Environmentally savvy folks already know that recycling, and buying recycled products, are among the easiest, and most effective, strategies average consumers have in the ongoing effort to protect the earth. Not only does recycling slow the consumption of nonrenewable resources, it also helps to address global climate change by reducing the amount of greenhouse gas emissions produced by the manufacture, distribution and use of products, and the management of the resulting waste. For every household that recycles its seven-day newspaper subscription, between 75 and 100 trees are spared from being cut down each year.
But there are two other steps in the oft-repeated mantra of “Reduce, Reuse, Recycle” that sometimes get overlooked. Reducing, whether making a choice to consume fewer products, or to seek out items that use less wasteful packaging, has been an increasingly hot topic of late.
Unfortunately, the reuse of items and packaging for purposes other than the one for which they were created seems to be a lost art, relegated for many of us to foggy childhood memories of grandparents whose lingering depression era obsession with wringing the highest possible number of practical uses out of every single resource was a matter of pure necessity. Decades of plenty have made too many of us forget, or even disdain, our forebears’ ingenious conservation tactics.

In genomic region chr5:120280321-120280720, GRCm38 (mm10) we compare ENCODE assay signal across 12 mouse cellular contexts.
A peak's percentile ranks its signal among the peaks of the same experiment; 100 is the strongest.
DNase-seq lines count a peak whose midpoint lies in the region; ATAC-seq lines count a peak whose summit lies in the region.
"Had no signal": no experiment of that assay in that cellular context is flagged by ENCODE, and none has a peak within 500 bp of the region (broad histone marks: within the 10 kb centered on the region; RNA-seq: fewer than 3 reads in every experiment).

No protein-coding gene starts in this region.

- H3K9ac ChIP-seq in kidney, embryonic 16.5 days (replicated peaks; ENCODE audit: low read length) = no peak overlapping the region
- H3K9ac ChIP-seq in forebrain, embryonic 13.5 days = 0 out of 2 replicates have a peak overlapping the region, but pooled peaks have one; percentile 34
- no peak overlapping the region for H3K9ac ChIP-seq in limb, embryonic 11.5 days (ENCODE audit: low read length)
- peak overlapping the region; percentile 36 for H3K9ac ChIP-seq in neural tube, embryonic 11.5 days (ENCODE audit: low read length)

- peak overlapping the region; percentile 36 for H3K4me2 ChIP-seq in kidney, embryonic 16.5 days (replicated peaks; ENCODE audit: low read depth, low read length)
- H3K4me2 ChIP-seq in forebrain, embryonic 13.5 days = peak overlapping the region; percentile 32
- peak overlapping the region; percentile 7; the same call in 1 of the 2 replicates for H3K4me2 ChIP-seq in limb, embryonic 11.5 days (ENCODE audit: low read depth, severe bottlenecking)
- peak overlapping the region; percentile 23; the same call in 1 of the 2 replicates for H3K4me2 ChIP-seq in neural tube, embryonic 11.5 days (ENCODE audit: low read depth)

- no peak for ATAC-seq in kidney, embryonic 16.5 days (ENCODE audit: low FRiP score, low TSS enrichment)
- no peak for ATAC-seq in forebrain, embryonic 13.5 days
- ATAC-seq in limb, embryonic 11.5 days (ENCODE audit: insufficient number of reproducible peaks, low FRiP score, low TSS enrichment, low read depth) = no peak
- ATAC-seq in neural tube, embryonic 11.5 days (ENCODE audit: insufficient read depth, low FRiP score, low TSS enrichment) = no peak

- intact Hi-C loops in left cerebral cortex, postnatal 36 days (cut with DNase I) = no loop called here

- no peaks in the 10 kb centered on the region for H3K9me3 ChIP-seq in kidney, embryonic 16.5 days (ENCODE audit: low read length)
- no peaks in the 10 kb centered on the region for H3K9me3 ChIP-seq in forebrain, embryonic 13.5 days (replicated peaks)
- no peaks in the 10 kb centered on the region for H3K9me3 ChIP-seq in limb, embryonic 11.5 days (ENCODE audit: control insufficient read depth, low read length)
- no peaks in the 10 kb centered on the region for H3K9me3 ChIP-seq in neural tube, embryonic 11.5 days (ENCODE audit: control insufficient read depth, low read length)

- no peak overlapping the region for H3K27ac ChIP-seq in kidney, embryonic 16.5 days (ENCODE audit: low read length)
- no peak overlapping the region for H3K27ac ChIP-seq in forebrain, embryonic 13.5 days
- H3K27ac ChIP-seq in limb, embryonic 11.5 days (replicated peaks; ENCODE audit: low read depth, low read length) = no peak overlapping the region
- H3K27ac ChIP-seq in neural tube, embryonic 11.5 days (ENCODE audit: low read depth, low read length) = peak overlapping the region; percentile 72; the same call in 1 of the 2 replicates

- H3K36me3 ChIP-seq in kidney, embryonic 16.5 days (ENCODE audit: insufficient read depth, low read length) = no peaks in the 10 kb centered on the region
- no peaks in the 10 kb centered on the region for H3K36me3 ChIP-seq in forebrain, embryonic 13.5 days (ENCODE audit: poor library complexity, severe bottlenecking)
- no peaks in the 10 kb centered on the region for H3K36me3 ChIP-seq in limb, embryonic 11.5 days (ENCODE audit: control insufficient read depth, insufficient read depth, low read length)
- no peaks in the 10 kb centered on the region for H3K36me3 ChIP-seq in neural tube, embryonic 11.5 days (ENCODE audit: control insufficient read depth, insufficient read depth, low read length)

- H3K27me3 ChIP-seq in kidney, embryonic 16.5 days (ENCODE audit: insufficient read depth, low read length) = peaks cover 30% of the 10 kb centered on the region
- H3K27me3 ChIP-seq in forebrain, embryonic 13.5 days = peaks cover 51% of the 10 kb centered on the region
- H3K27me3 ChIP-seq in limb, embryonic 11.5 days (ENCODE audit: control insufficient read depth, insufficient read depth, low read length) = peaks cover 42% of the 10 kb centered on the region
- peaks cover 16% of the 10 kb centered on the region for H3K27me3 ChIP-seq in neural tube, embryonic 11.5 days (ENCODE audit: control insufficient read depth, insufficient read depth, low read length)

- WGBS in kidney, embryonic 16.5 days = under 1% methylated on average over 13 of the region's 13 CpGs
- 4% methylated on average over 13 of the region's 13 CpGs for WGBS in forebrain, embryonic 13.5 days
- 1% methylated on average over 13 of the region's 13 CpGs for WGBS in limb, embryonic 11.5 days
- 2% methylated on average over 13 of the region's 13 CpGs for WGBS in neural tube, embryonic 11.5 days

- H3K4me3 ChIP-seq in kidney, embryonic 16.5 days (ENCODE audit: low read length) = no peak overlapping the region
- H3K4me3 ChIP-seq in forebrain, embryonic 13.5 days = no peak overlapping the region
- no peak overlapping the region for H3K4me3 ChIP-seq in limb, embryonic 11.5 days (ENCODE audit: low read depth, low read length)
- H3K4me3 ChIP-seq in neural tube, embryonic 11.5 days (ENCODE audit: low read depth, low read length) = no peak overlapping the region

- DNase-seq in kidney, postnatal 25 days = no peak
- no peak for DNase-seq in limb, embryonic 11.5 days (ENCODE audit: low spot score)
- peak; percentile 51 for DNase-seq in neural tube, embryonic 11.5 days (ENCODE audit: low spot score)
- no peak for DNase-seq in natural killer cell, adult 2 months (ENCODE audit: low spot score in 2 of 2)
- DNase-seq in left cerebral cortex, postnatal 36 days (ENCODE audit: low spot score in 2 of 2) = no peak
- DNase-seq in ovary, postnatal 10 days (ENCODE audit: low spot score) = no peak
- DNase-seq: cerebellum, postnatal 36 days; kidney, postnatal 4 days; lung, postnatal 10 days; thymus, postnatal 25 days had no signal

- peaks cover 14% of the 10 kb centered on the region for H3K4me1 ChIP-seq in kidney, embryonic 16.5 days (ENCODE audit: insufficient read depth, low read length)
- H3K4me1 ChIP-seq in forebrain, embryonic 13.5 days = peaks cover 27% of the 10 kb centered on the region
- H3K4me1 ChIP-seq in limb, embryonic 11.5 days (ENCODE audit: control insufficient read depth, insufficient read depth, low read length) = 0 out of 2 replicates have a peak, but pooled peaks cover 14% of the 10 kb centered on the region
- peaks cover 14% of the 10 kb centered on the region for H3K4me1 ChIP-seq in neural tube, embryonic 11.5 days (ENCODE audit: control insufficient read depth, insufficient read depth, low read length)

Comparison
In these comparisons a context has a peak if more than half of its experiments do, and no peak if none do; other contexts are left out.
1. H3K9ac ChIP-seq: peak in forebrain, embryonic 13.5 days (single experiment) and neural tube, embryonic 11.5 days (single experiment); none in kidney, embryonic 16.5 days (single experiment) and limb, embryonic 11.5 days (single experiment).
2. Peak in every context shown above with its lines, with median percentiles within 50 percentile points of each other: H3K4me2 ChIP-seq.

Over the coming weeks and months the Farmers’ Almanac will share some ways to give many overlooked and underappreciated household items a second chance at life, before they’re relegated to the recycle bin. Here are just a few to get you started:
– An empty mustard squeeze bottle is great for decorating cakes and cookies. Wash and deodorize it with baking soda before filling it with frosting.
– Used envelopes make great scrap paper. Carefully open up the envelopes and use the inside for notes, lists, etc.
– Used popsicle sticks are handy for windowsill or outdoor gardens. They can be used to mark seed varieties and planting dates planted, or as “stakes” to mark outdoor garden rows.
– Large tuna fish cans are the perfect size and shape for baking small pumpkin breads as gifts.
– Old, well-used oven mitts are great for washing and waxing your car.
– Don’t fret over a lost leather glove; turn the remaining one into a handy little carrier for light tools. Cut off the fingers at the mid length, make two slits in the back to run your belt through.
– Recycle old socks into cost-free doll clothes. Cut away the foot and stitch them into imaginative stretch outfits.
For more handy, earth-friendly tips, check out our Home & Garden page, or pick up a copy of the 2008 Farmers’ Almanac print edition. And be sure to log into our community forum to share your favorite ideas for reusing household items.